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Weird Science Volume 1: The EC Archives    by Russ Cochran order for
Weird Science Volume 1
by Russ Cochran
Order:  USA  Can
Gemstone, 2006 (2006)
* * *   Reviewed by Lance Victor Eaton

Two types of classics exist in the world of comic books. The first applies to narrative. Certain stories within comicdom have become part of the larger mythology and lore that fans worldwide know almost instinctively after several years of reading. Origin stories of Batman, Superman, Captain America and Spider-Man, along with classic encounters such as Batman and the Joker, Wolverine and the Hulk, and the Fantastic Four against Galactus, become classic stories told and retold year after year. But, then there are comic books that are classic merely because they are old or vintage. Part of their classic status comes from their age and inaccessibility by readers. In the case of EC Comics, their titles fit into this realm of classic by inaccessibility, but their classic status goes one step further.

EC Comics began dominating sales in the late 1940s as fans lost interest in superhero tales and gravitated to the crime and horror comics that EC produced. However, EC Comics' reign would not last for long. When Frederick Wrentham began his crusade against the evils of comic books and their insidious subtext, EC Comics suffered the biggest blow and closed shortly therefter. Well, Gemstone Publishing has started to republish many of these comics in full, starting with the first six issues of Weird Science, in a beautiful hardcover book with a foreword by George Lucas. All six issues are fully restored on glossy paper, which means rather than bleeding colors and blurry writing, readers enjoy crisp re-creations of the original comic books. Speckled throughout the collection are short essays providing insight and information about EC Comics and some of their more eccentric practices.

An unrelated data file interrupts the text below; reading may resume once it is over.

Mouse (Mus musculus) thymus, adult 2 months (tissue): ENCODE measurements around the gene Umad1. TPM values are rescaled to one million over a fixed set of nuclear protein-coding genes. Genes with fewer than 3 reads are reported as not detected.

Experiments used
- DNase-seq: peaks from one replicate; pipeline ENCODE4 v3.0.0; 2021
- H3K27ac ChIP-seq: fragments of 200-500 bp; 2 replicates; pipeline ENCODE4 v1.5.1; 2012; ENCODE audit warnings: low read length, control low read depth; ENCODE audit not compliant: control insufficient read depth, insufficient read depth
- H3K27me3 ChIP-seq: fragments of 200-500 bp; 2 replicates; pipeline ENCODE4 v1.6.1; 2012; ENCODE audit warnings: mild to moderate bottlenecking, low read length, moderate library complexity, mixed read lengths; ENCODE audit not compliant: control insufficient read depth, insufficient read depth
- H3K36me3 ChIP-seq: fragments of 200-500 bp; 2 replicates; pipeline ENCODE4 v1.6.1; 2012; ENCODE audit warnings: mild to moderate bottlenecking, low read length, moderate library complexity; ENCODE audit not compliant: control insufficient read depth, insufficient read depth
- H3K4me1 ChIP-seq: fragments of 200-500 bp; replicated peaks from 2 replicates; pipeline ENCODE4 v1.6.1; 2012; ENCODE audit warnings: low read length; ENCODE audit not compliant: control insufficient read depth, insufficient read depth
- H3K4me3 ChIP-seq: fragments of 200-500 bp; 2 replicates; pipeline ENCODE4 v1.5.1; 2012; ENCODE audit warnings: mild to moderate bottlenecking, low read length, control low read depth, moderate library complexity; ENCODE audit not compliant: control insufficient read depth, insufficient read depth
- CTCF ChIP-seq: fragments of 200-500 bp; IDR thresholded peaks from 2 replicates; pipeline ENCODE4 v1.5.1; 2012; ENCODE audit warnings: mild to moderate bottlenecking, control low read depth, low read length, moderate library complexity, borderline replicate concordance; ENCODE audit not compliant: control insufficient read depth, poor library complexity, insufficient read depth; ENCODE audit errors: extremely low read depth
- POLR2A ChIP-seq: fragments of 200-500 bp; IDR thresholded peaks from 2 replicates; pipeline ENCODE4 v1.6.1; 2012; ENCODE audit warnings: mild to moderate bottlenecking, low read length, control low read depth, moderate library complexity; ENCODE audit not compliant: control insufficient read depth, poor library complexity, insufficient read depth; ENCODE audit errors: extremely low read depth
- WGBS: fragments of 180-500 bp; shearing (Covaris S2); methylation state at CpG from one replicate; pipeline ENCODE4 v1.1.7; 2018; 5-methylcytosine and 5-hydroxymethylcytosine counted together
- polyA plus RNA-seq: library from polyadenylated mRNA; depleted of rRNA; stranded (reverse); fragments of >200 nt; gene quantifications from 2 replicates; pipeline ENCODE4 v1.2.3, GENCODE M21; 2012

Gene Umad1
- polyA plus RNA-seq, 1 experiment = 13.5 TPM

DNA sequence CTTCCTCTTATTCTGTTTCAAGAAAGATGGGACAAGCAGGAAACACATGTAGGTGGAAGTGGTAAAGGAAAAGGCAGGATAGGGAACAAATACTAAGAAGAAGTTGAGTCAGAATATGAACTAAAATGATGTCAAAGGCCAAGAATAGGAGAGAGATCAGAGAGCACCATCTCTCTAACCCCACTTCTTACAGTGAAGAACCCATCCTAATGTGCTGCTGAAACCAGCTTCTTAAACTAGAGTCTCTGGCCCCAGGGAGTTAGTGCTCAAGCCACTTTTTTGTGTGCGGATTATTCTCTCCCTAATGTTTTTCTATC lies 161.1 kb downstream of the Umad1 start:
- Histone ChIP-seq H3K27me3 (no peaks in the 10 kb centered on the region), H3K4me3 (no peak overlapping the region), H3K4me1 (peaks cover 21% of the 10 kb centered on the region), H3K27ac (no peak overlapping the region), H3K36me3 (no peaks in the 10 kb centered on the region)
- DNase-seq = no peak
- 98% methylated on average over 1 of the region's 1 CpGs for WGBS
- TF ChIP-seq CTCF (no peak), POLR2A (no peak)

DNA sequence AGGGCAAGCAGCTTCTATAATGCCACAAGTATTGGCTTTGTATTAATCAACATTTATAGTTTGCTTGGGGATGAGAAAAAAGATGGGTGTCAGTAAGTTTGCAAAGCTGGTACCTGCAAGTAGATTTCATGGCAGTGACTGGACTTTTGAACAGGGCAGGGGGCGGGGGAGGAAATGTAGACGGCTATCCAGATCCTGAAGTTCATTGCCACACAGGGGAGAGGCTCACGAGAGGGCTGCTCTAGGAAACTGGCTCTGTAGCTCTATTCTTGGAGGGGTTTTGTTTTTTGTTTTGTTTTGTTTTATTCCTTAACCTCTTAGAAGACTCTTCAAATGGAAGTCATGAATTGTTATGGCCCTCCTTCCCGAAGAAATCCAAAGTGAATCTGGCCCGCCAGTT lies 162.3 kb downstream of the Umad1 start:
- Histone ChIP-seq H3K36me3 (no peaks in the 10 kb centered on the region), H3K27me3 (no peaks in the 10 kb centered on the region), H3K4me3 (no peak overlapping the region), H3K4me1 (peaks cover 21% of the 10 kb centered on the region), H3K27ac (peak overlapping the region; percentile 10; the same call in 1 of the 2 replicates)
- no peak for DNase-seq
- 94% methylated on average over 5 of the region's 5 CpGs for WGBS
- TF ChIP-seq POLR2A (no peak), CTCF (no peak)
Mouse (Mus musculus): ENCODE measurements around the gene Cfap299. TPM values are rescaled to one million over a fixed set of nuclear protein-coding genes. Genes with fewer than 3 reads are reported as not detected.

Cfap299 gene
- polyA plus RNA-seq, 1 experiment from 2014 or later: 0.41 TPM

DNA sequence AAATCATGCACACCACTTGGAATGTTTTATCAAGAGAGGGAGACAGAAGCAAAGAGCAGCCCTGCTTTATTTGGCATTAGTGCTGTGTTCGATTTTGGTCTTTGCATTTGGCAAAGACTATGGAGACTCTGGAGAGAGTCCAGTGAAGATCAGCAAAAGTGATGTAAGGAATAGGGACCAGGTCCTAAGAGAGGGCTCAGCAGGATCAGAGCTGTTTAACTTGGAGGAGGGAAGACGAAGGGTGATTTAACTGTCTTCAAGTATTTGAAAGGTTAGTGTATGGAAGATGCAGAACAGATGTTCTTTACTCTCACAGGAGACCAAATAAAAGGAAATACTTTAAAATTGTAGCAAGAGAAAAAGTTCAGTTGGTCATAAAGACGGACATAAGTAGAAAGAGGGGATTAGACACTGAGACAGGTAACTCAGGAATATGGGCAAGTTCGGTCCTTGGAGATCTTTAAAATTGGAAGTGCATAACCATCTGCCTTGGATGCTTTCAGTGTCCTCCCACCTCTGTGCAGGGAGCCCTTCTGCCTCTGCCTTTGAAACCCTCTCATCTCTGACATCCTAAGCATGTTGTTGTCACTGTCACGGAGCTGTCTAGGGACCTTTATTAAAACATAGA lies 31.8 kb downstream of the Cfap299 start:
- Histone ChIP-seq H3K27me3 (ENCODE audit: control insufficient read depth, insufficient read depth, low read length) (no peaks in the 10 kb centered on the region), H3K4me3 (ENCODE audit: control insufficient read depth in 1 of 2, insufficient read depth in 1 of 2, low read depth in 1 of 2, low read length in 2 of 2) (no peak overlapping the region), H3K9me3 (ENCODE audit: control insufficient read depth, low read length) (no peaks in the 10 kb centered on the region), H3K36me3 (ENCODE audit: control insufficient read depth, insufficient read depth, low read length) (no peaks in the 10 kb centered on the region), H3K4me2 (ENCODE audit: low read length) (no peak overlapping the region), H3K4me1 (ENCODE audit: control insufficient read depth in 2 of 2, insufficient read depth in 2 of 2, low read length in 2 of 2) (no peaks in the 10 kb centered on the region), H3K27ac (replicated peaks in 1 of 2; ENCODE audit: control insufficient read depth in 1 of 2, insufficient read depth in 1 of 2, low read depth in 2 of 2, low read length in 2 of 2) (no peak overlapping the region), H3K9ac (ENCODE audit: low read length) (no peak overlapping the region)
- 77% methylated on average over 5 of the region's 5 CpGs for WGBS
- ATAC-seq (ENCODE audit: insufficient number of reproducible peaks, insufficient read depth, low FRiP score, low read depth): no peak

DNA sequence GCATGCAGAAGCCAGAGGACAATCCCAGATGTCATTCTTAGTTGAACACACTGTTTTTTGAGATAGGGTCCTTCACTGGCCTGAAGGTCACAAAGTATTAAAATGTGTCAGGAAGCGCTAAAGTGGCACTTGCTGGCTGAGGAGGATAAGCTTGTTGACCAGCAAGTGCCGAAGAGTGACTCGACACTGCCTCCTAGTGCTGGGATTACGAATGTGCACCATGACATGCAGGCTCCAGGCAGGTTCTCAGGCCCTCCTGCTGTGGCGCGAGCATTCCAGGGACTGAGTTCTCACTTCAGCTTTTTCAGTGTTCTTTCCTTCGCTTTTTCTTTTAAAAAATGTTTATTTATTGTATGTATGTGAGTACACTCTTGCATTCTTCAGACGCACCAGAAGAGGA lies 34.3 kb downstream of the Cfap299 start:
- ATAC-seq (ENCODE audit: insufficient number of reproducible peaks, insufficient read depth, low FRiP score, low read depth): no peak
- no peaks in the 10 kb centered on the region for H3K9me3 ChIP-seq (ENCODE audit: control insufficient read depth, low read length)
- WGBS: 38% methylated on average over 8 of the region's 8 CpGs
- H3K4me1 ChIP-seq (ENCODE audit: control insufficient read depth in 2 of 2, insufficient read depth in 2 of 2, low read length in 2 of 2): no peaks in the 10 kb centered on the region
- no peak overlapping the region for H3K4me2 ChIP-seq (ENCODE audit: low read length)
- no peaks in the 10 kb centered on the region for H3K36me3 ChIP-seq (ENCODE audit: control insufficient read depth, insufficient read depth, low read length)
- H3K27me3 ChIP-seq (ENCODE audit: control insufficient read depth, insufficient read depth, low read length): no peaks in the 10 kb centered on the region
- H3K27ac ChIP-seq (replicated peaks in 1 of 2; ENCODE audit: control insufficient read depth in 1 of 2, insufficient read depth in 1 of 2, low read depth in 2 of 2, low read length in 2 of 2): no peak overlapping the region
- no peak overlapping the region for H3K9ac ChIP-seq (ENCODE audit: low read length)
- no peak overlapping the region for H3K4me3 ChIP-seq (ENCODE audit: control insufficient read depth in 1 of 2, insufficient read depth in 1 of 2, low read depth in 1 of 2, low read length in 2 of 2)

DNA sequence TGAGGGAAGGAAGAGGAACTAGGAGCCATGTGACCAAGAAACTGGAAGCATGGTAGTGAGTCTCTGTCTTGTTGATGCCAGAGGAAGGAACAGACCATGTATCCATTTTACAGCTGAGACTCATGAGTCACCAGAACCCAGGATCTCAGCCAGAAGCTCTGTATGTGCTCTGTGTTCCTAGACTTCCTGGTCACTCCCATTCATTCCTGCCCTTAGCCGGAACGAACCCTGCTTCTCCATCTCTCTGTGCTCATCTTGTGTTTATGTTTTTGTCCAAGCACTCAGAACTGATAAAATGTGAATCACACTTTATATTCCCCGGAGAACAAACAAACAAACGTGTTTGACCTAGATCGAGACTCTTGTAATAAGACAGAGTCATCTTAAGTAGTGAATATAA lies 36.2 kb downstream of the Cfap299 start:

By no means should this behemoth be tackled in one sitting. Each issue includes several short pieces with an occasional text-based story. In fact, the collection includes the correspondence pages and even some advertisements. Unlike some reprints, they provide the entire comic. The benefits of this are twofold. First, it provides readers with a full comprehension of how readers of half a century ago came to know these comics. The more important benefit is that comic scholars, who may not have access to the originals, can still make these titles a topic of study with the reprints. Filled with dozens of science-fiction stories, this volume represents our cultural obsession with the world beyond. Some stories will instantly grab readers and others be barely worth a skim, but on the whole, the collection provides a great wealth of entertainment and classic comics.

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